TOKYO, Japan – Paraguay has won the Copa America twice, has made the quarterfinals in seven of the last eight tournaments, and has played the last four World Cups. Their opponent Venezuela is in the Copa America semifinals for the first time and has never even been to a World Cup. In the five previous Copa meetings between the two sides, Paraguay has won four, drawing the other in the group stage a week ago. Yet speaking to the press this week, Paraguay coach Gerardo Martino insisted: "We are not favourites."
It was a comment indicative of a man whose cool and humble persona has quite clearly rubbed off on his players since taking the job four years ago. "We have ambitions of winning the tournament," forward Nelson Valdez told ABC Paraguay this week, "that now depends only on us. We must maintain our humility."
Following Paraguay's penalty shootout victory over Brazil this past weekend, Martino praised his players' "courage and heart," but was quick to remind them that there has to be an improvement if they expect to be in the final at El Monumental on Sunday night.
"We have to improve to have a chance of winning the Copa America," he warned, "and the only way to reach the final is [by playing] better football."
A studious man, the 48-year-old Argentinian-born coach can cut an intimidating figure; his wide-eyed gaze remains transfixed on his questioner for the entirety of every answer he delivers to his packed press conferences.
An Argentinian once told me a joke about Italian men that went something like, 'to gag them you need only to cut off their hands'. 'Tata' Martino speaks with his eyes.
Having succeeded Anibal Ruiz four years ago, Martino led Paraguay into the 2007 Copa America in Venezuela intent on a more attacking style than the country had seen from its predecessors. A 5-0 thrashing of Colombia was seen as the beginning of a new, more proactive era of Paraguayan footballer. That victory was followed by a 3-1 win over USA, rendering its narrow defeat to Argentina in the final group game insignificant. However, warning signs were there. Its play was at times perhaps overzealous and had Hugo Rodallega made the most of a counter-attack that left Colombia four-against-three with the game still goalless, or had Alvaro Domínguez converted his early penalty, things may have been different. A 6-0 hammering from Mexico in the quarter-finals sent Paraguay crashing out, and led Martino back to the drawing board.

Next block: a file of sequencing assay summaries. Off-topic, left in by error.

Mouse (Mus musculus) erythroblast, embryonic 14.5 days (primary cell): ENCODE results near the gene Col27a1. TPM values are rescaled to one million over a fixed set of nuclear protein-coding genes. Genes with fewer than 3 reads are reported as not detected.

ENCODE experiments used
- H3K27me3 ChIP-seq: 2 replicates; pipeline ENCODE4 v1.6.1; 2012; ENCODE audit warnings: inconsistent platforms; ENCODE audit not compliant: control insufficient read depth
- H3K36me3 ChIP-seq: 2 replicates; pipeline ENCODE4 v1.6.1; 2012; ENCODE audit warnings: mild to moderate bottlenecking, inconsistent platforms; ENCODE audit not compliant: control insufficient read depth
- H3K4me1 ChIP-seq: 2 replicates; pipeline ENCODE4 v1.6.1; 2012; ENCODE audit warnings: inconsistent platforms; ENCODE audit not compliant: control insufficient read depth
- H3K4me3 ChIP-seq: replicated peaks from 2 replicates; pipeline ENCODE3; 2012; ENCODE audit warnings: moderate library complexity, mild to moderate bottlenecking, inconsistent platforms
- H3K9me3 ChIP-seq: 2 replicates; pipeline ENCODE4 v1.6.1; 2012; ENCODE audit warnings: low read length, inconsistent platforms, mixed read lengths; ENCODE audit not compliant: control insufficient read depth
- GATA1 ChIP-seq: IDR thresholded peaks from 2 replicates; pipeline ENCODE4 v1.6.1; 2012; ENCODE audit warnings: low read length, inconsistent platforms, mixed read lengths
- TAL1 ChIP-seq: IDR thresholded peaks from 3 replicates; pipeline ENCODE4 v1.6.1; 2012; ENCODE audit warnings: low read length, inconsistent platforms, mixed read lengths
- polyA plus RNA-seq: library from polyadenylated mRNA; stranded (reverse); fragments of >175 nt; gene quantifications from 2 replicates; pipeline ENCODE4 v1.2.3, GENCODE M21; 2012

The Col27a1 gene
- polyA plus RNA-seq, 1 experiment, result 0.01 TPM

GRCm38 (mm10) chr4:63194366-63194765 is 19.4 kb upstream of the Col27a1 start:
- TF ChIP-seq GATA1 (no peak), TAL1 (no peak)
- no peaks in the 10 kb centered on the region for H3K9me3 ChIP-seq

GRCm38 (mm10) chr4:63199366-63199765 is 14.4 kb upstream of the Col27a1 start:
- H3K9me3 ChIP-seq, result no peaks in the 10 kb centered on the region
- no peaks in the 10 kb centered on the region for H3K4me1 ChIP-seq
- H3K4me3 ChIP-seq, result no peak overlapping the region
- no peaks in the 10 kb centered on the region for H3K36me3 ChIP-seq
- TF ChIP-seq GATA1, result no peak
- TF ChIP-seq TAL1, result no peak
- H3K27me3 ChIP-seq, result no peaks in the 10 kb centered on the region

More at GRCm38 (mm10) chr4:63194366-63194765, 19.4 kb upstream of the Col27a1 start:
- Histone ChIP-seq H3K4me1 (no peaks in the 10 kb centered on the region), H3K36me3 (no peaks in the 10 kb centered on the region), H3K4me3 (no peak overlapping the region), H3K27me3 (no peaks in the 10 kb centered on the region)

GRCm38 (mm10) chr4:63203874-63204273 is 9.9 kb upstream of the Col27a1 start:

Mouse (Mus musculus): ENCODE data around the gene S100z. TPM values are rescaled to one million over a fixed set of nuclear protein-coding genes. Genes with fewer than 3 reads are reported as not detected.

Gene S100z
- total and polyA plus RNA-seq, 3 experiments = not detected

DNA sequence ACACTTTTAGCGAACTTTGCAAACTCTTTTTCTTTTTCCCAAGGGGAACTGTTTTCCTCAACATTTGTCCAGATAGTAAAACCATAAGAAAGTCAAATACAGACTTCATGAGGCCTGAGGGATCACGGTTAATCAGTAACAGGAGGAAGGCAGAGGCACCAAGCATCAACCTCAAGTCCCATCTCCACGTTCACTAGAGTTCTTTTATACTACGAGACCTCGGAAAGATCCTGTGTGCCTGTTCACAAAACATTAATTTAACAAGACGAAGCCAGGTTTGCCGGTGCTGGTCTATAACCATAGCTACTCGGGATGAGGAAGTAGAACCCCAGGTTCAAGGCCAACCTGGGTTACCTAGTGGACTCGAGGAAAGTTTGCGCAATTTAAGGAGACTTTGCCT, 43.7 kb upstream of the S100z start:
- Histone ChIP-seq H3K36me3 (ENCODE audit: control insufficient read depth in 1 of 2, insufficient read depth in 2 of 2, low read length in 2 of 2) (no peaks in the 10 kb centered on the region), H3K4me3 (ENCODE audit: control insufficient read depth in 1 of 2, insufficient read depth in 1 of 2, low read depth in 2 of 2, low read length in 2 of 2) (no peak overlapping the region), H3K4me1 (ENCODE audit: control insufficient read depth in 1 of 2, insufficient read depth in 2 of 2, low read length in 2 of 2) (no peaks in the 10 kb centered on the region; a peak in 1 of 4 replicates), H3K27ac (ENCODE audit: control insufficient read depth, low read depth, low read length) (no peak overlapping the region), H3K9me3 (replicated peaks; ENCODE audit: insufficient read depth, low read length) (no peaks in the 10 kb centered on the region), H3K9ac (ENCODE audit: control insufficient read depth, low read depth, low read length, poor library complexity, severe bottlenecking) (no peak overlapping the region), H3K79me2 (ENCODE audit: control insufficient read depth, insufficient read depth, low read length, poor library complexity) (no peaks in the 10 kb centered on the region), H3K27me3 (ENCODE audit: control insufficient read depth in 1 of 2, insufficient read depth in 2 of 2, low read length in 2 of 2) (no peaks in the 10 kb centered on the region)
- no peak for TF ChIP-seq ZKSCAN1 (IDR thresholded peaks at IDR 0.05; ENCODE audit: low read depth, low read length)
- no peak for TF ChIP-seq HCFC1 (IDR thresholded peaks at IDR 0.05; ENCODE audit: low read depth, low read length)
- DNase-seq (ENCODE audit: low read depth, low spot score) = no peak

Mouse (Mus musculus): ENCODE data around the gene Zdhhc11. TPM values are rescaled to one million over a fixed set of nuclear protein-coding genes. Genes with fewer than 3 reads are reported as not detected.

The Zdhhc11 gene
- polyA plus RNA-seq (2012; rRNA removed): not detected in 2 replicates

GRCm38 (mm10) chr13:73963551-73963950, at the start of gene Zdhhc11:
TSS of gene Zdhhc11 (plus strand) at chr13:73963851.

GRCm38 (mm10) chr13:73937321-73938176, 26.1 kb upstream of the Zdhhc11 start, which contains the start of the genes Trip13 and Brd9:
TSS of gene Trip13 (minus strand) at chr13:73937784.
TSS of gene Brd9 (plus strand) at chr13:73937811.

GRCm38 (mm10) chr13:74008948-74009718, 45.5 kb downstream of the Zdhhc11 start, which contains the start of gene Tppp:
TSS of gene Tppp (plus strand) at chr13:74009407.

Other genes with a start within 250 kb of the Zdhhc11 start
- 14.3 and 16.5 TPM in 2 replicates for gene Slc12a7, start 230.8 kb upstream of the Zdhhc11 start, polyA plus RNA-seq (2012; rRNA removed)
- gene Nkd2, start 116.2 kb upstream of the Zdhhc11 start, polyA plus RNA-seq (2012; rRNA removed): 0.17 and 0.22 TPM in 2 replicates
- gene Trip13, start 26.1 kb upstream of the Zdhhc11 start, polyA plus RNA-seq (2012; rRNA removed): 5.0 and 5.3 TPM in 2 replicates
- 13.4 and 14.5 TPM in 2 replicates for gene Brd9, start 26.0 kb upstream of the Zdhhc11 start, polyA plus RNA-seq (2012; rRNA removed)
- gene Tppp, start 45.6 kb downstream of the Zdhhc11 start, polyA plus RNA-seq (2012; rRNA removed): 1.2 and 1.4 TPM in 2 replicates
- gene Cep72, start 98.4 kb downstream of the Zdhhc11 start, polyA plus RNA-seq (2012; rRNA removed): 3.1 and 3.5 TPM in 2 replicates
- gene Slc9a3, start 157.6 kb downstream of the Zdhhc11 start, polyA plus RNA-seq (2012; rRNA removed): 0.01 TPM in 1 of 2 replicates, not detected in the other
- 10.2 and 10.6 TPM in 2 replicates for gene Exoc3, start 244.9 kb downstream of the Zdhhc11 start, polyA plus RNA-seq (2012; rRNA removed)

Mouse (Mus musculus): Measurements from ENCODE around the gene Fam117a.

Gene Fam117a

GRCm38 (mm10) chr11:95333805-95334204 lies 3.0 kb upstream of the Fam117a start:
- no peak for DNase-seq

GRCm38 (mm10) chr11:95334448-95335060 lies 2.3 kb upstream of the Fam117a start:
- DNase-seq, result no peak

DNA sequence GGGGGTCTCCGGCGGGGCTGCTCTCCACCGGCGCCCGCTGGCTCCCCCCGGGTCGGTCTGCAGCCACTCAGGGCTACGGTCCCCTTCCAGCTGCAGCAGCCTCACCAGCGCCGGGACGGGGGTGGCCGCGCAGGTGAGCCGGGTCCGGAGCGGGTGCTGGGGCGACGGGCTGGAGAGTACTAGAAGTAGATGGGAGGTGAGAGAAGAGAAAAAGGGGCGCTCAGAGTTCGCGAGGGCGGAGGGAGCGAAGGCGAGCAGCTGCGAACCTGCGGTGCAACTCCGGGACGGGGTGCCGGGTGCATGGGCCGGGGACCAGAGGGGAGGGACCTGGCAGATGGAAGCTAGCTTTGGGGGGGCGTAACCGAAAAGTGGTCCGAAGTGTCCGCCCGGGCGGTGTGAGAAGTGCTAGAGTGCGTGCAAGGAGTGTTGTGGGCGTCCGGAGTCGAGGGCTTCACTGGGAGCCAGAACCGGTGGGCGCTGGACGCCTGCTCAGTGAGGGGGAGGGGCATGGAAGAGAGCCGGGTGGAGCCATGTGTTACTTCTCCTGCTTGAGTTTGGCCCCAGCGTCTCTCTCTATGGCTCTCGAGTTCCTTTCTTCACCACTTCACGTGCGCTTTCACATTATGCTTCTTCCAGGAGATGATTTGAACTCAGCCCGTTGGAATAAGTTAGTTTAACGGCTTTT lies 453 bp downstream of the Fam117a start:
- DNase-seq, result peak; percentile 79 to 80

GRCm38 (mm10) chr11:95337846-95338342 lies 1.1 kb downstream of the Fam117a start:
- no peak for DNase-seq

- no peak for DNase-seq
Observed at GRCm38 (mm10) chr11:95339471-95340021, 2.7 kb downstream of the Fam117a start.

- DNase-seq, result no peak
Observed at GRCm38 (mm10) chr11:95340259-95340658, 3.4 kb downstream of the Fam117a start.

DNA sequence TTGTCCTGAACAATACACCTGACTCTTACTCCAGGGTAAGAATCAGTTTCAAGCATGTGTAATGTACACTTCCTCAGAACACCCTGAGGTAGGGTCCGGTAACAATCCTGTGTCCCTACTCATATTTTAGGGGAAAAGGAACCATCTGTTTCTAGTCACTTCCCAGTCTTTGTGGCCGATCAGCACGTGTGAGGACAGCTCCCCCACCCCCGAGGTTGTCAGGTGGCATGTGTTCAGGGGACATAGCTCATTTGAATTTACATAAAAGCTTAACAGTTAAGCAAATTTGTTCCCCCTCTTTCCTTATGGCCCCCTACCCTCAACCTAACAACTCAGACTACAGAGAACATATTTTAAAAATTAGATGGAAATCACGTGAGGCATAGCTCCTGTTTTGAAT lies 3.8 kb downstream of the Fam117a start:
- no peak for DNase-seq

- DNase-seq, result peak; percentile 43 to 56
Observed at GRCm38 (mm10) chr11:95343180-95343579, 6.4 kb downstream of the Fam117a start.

Since then, he has made his team considerably tougher to break down. It conceded just 16 goals in 18 games on its way to qualification for the World Cup based on a compact 4-4-2 - a formation that, as you will have seen in this year's Copa, repeatedly morphs into a 3-5-2 when Dario Veron comes across from right back and Aureliano Torres pushed up on the left. To label Martino a defensive-minded coach, however, would be inaccurate.
His side were widely derided during the World Cup for being overly cautious, but Martino's hands were tied following the tragic shooting of Salvador Cabanas. The Club America forward was vital to Los Guaraníes' qualification campaign, providing the link between midfield and attack; his importance was perhaps most evident during his one-man demolition of Diego Maradona's Argentina in Asuncion. Martino tried everything to plug that Canabas-shaped hole last year in South Africa, trying every forward in his squad and often playing three at a time. Monterrey midfielder Osvaldo Martinez was one option to fill that void this year, but he has managed just 12 minutes of Copa America football so far.
It was Martino's intention to attack to Brazil in the quarter-final. "I intend us to be play attacking [football] and [trying] to win the game," he had said the day before the game, but his side were simply outplayed, and were thus forced to hold on. "We played a totally different game to the one we'd planned for," he later confessed, admitting he thought his side had been lucky to advance.
Paraguay have reached the semi-finals having not yet been able to get out of first gear. They are yet to win a match in the competition, but not for the want of trying. "It is not the first time a national team has advanced without a win," Martino says. "It's not that we're looking for draws."
But draws are all Martino and Paraguay have found thus far. And with Venezuela likely sit back and hope to catch Martino's men on the break, the time has come for Tata to find an attacking blend to fire his side into the final this weekend. Marcelo Estigarribia has put in two fine performances on the left wing, but Martino may need creativity from elsewhere if his side are to get anywhere near a repeat of the goals they managed against Venezuela in the group stage, all three of which came from set pieces.
Midfielder Christian Riveros said this week said the team would dedicate any victory to former their teammate Cabanas. Gerardo Martino, meanwhile, will be hoping his team can manage one in spite of him.